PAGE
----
Madagascar’s biodiversity boom has slowed

Madagascar is famous for its dazzling biodiversity, but a new study suggests that the formation of new species has declined.

Almost 3 percent of the planet’s animal and plant species live in Madagascar, an island off the east coast of Africa. “The evolutionary origins of Madagascar’s biodiversity remain mysterious,” writes researcher Daniel Scantlebury of the University of Rochester, New York, in Proceedings of the Royal Society B. Some scientists believe that species formation tapered off after an initial explosion, while others suggest the creation of new animal species has continued apace.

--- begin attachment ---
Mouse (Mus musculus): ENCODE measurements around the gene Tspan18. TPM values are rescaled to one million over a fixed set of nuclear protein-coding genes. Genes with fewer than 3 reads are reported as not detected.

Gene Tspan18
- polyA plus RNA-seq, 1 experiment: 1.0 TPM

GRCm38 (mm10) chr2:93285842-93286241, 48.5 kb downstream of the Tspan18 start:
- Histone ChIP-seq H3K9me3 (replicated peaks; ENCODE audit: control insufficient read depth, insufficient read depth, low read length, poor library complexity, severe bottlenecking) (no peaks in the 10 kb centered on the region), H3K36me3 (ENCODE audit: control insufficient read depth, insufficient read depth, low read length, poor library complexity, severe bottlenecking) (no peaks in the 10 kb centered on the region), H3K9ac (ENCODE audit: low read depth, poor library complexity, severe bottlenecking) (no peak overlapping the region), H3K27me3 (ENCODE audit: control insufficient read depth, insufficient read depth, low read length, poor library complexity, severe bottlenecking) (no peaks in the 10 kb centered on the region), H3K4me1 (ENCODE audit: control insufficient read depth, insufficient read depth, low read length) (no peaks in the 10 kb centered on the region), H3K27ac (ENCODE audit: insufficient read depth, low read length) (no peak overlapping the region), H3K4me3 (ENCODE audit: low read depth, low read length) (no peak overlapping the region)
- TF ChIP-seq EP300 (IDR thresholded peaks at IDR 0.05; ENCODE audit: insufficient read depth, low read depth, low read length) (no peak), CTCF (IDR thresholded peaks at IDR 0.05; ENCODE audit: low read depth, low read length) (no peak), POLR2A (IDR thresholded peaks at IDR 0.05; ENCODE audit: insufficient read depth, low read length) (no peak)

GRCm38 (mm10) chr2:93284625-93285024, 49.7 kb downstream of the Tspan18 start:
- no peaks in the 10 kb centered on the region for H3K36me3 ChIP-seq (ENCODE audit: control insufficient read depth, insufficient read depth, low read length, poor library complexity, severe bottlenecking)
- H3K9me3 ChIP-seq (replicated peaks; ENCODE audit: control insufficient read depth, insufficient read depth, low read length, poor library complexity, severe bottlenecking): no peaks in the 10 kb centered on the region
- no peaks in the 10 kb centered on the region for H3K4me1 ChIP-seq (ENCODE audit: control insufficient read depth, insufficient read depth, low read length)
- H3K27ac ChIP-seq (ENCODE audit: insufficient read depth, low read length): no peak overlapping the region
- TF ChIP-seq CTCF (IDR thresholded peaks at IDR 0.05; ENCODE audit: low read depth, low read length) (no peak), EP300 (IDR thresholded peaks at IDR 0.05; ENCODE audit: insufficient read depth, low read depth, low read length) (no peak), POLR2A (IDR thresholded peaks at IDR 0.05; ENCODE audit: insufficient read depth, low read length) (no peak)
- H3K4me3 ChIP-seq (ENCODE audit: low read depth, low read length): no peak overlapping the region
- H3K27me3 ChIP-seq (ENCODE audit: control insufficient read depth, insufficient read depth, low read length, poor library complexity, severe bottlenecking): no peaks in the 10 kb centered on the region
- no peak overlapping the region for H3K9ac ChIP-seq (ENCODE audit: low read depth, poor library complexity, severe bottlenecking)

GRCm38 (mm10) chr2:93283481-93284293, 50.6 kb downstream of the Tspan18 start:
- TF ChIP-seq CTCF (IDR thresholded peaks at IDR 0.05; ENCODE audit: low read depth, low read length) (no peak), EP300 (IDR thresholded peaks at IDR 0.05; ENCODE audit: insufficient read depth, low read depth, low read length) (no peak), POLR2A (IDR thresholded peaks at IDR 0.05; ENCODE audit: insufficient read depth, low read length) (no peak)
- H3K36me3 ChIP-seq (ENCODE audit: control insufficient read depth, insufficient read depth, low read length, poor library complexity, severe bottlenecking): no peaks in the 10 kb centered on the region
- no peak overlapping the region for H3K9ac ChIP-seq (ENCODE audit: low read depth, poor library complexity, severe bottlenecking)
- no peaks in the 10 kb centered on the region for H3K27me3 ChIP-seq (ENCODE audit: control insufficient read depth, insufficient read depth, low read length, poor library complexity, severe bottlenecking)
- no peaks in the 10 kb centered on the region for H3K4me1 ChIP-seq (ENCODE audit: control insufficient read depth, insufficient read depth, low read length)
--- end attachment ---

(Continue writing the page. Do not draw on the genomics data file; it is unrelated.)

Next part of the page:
Scantlebury analyzed evolutionary data on seven groups of reptiles and amphibians in Madagascar, including leaf chameleons, reed frogs, and day geckos. He concluded that the rate of diversification has dropped in those groups, and the island is no longer churning out new fauna as quickly as it once did. The results suggest that Madagascar’s reptiles and amphibians are “relatively ancient species,” he writes. Roberta Kwok | 9 July 2013

Source: Scantlebury, D.P. 2013. Diversification rates have declined in the Malagasy herpetofauna. Proceedings of the Royal Society B doi: 10.1098/rspb.2013.1109.

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